State Department stands by Rice, rejects call for resignation over Libya account

Rep. Blackburn says investigations into Benghazi attack need to begin 'immediately'


The State Department on Monday stood by U.S. Ambassador to the U.N. Susan Rice in the face of a call by a top House Republican that she resign over "misleading" statements on the Libya terror attack. 

State Department spokeswoman Victoria Nuland said Monday that the department rejects any call for Rice's resignation, adding that Secretary of State Hillary Clinton has confidence in Rice and believes she has done a "superb job." 

The statement of support comes after Rep. Peter King, the New York Republican who heads the House Homeland Security Committee, said repeatedly that Rice should resign. 

King and other Republicans have slammed Rice for claiming during interviews on the Sunday after the attack that the strike was a "spontaneous" reaction to protests in Cairo over an anti-Islam film -- though officials now acknowledge it was a coordinated terror attack. 

"The fact is she gave out information which was either intentionally or unintentionally misleading and wrong, and there should be consequences for that," King told the National Review on Friday. 

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King's call has triggered statements of support by top Democrats including Sen. John Kerry, D-Mass., and Senate Democratic Leader Harry Reid. 

Reid accused Republicans of trying to "politicize the tragic events in Libya" and stressed that Rice was basing her statements on "preliminary information." 

It remains unclear, though, was exactly top administration officials knew after the attack. The office of Director of National Intelligence James Clapper appeared to take the blame in a statement Friday for initial claims that the attack was tied to the anti-Islam film. 

"In the immediate aftermath, there was information that led us to assess that the attack began spontaneously following protests earlier that day at our embassy in Cairo," he said. 

However, sources have said intelligence officials knew within 24 hours of the attack that it was terrorism. 

In two interviews this past Sunday, representatives with the Obama administration and Obama campaign also gave different explanations for when President Obama acknowledged it was terrorism.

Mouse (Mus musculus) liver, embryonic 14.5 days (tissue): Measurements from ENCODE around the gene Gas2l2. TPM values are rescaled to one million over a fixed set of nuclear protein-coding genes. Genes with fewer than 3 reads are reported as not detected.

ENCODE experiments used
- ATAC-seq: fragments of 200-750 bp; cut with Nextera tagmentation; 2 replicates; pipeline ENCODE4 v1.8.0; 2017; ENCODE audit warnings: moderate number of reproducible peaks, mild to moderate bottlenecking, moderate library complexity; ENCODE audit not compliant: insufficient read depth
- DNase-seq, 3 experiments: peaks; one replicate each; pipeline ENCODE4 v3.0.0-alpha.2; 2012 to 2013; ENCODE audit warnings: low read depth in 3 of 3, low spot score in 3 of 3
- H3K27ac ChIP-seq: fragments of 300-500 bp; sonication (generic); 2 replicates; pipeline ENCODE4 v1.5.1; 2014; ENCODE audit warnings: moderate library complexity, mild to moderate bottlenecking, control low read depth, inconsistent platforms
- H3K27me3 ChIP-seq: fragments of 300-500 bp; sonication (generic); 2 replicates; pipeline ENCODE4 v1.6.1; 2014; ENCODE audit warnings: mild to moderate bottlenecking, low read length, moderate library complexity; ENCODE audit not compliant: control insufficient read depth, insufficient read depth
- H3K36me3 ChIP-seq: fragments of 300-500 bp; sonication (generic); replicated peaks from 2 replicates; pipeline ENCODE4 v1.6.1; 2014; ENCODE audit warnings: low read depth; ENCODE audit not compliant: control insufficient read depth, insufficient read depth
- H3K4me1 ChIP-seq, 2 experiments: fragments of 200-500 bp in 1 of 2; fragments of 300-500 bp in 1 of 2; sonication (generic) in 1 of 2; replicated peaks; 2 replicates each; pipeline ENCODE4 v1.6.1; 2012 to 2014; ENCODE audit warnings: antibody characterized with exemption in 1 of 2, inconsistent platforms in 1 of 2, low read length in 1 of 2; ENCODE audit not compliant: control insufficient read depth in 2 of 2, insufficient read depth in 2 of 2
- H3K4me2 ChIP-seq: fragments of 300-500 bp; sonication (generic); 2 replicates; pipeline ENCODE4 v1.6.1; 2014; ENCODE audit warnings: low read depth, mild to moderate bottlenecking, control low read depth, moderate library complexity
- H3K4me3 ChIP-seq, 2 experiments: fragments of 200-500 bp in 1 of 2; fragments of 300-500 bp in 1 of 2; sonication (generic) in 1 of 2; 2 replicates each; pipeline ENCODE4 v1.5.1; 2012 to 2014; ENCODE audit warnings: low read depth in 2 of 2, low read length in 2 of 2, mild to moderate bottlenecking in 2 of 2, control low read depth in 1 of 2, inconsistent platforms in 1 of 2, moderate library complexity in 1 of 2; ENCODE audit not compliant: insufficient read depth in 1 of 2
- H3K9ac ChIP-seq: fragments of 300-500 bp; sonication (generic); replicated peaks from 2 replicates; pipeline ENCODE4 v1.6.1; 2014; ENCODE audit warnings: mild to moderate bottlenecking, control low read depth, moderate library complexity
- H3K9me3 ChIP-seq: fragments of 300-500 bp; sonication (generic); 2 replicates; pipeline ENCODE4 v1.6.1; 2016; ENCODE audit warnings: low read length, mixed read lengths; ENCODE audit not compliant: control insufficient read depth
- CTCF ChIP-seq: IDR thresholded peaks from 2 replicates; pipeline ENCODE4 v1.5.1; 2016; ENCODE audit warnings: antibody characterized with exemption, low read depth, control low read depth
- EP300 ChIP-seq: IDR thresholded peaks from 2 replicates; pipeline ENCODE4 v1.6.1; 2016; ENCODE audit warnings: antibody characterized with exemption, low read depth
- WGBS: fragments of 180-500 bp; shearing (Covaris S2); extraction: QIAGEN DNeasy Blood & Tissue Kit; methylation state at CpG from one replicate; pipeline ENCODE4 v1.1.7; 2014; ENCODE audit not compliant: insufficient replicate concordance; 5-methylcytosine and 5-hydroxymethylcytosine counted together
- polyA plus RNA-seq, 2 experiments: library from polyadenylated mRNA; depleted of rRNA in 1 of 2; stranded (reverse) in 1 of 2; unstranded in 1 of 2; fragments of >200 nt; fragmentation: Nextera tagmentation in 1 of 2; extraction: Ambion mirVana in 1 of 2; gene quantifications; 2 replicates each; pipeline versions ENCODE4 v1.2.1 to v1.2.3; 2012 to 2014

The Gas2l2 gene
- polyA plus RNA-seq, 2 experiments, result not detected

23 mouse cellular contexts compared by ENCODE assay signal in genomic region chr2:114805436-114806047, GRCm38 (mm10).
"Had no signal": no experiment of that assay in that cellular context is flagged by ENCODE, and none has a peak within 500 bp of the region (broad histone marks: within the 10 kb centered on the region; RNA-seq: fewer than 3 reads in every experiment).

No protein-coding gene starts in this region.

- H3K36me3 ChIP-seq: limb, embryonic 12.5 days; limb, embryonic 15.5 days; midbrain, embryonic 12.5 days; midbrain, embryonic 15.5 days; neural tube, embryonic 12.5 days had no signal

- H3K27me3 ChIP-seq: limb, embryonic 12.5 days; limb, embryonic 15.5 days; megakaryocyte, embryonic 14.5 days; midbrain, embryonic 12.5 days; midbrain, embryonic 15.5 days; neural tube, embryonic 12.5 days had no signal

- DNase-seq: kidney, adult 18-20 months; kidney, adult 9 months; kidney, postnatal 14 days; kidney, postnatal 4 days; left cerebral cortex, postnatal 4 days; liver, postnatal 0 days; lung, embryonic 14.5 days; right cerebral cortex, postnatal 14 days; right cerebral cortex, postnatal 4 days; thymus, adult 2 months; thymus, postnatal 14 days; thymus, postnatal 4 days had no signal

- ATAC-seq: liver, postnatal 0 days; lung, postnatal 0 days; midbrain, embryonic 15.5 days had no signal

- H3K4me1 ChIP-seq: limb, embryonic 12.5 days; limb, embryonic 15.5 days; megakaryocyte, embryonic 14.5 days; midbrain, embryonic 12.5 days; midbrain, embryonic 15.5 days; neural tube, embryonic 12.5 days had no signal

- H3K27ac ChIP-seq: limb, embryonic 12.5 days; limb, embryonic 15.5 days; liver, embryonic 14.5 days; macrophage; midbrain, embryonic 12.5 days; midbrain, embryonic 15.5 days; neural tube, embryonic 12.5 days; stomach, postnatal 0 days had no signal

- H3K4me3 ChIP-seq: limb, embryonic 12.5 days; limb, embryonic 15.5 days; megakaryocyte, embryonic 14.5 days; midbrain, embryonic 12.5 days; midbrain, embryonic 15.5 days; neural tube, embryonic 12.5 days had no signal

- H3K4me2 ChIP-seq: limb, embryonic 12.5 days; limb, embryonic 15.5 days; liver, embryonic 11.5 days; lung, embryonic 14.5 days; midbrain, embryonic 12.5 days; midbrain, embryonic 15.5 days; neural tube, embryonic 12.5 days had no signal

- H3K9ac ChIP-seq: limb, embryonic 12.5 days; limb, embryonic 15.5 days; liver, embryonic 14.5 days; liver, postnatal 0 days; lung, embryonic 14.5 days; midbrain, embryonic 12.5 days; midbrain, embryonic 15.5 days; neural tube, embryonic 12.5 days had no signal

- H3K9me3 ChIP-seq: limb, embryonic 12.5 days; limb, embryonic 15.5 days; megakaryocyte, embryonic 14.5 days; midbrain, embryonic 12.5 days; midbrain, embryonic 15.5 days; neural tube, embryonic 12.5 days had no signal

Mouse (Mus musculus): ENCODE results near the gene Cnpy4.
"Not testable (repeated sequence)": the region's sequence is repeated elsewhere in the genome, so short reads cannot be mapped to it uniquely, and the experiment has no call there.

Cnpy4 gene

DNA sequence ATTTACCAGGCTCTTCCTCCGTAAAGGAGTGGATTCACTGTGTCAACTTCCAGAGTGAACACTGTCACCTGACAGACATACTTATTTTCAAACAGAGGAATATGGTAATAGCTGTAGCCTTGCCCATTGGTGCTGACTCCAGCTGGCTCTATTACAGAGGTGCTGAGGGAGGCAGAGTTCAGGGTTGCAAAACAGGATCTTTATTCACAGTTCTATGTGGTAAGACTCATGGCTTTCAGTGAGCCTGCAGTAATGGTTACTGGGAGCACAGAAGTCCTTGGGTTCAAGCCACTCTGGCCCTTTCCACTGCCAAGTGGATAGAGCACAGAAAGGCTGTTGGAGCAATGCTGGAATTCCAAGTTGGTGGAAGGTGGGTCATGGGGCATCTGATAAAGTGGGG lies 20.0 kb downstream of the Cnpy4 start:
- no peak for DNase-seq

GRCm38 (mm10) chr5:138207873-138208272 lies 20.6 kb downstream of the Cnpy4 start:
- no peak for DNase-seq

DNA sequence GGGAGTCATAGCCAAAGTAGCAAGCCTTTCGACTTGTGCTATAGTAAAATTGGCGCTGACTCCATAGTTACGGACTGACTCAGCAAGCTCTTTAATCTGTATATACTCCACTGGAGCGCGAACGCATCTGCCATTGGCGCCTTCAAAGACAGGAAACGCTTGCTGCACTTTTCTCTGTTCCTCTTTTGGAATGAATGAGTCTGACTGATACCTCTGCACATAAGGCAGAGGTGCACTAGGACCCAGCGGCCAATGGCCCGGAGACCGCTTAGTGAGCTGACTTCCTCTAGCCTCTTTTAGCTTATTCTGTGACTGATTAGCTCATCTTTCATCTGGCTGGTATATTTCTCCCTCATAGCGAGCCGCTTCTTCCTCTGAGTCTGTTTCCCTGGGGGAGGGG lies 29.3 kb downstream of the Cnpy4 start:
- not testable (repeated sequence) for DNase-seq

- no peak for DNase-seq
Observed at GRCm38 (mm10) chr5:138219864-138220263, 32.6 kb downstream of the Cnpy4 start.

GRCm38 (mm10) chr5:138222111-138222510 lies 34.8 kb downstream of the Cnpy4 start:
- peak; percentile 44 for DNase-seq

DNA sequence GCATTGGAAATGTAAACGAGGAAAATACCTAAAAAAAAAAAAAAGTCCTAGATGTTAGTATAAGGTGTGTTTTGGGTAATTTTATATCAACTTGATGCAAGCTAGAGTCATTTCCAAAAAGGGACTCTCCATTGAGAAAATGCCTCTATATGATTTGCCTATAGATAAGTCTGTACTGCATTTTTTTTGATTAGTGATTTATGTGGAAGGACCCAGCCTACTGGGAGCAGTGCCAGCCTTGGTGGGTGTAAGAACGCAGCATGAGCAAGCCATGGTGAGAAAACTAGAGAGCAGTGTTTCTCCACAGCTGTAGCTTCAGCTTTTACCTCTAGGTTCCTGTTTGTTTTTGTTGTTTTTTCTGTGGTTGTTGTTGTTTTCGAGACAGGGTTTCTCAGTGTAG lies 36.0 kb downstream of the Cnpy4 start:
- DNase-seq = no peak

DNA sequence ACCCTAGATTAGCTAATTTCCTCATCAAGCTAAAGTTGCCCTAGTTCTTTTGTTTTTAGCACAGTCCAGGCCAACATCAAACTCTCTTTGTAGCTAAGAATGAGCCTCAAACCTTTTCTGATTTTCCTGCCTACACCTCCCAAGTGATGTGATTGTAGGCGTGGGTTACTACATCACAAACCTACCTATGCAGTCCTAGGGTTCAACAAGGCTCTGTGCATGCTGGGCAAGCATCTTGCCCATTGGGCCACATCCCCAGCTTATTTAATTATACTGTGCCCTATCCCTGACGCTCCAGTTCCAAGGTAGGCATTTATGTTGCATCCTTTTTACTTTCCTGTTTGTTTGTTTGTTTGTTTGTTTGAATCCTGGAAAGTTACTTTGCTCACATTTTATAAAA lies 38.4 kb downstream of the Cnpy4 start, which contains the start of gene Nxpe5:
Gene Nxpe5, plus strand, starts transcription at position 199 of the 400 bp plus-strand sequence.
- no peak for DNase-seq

Obama campaign senior adviser David Axelrod said on CNN's "State of the Union" that the president called the Sept. 11 strike an act of terror "the day after it happened." 

However, David Plouffe, a senior White House adviser, said later Sunday that "in the days after" the attack on the consulate in Benghazi, Libya, it was "not clear" the strike was an act of terror. 

"This ... obviously was a very, very fast-moving period of time," Plouffe said on NBC's "Meet the Press." "I think now, based on the recommendations and the investigation of the intelligence community, they made the decision to conclude that this was a terrorist attack." 

Axelrod was apparently referring to Obama's public statement on Sept. 12 in which he referred to "acts of terror." However, Obama did not explicitly label the attack terrorism at the time -- no administration official did so until the following week. 

Mitt Romney's campaign slammed the president's team over the allegedly conflicting story. Romney spokesman Ryan Williams said in a statement: "The Obama White House and the Obama campaign can't seem to get their stories straight on the attack on our consulate in Libya. This morning, they offered conflicting stories on if and when the President thought the attack in Benghazi was a terrorist act." 

"These inconsistencies raise even more questions about the confusion and mixed messages that have marked the White House's response from the very beginning," Williams added. 

The Associated Press contributed to this report.